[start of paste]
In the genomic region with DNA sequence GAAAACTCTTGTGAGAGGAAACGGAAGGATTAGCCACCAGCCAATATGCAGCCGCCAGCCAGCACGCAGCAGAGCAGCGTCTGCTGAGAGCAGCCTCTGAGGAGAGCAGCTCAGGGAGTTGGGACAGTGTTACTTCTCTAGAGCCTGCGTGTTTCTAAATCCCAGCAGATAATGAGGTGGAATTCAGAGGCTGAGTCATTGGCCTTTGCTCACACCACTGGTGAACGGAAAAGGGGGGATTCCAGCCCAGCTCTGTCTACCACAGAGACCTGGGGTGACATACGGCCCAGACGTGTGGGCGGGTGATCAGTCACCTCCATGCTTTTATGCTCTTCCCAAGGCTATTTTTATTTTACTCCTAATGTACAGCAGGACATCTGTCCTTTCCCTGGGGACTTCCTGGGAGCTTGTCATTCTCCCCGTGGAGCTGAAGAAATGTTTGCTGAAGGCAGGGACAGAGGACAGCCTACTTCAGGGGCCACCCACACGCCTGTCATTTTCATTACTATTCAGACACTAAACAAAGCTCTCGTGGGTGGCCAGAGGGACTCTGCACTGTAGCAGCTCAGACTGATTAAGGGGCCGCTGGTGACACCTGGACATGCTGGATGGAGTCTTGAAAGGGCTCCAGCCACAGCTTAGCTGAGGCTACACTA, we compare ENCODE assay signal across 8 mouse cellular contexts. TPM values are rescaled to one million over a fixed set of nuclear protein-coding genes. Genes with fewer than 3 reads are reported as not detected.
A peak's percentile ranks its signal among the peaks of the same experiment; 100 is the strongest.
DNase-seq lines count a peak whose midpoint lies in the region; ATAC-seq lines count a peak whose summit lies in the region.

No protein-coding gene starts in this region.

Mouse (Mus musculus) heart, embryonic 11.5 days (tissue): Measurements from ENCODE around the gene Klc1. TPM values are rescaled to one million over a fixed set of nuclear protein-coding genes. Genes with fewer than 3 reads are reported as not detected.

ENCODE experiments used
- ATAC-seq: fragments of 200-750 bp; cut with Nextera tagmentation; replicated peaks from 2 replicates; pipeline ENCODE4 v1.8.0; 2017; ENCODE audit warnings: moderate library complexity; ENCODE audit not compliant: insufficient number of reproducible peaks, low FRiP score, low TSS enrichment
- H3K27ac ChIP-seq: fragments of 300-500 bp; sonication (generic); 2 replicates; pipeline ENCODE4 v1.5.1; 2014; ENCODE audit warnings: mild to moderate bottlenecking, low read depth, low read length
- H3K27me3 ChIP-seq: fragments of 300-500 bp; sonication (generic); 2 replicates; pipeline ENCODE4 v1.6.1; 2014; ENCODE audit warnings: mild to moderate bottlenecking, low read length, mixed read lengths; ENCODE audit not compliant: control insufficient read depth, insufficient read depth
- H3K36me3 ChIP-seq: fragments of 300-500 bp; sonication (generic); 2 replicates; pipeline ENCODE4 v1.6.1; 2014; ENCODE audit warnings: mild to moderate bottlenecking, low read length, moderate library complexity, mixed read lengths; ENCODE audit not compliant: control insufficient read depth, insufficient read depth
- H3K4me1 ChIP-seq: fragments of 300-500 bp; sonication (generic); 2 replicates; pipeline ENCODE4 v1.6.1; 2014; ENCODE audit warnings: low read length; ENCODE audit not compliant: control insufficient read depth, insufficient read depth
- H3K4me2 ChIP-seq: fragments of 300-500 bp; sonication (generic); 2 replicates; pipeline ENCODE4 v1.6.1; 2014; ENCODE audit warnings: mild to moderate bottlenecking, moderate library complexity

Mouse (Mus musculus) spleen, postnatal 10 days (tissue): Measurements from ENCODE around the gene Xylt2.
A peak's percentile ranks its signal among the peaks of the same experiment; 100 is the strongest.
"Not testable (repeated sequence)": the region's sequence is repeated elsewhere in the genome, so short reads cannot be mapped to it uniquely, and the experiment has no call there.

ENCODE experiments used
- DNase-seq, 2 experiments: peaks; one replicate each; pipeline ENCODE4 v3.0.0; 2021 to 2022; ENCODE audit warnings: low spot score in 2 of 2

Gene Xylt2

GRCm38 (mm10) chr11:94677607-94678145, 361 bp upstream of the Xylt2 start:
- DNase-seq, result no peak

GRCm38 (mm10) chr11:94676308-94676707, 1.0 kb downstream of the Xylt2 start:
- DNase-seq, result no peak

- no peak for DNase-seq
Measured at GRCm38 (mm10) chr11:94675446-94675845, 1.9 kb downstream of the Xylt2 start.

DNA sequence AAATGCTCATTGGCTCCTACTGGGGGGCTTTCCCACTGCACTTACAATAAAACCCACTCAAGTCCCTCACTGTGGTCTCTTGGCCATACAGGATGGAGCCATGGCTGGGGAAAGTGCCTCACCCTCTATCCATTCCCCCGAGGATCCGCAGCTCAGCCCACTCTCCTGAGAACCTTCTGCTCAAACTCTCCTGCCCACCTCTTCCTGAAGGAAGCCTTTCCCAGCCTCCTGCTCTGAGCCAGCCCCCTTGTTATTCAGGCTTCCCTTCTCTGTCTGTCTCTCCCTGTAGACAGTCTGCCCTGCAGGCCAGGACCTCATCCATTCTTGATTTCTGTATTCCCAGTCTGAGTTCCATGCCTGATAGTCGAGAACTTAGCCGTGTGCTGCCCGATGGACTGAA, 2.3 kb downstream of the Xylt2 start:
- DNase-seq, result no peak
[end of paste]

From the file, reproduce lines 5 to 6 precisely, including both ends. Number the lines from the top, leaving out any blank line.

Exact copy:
Mouse (Mus musculus) heart, embryonic 11.5 days (tissue): Measurements from ENCODE around the gene Klc1. TPM values are rescaled to one million over a fixed set of nuclear protein-coding genes. Genes with fewer than 3 reads are reported as not detected.

ENCODE experiments used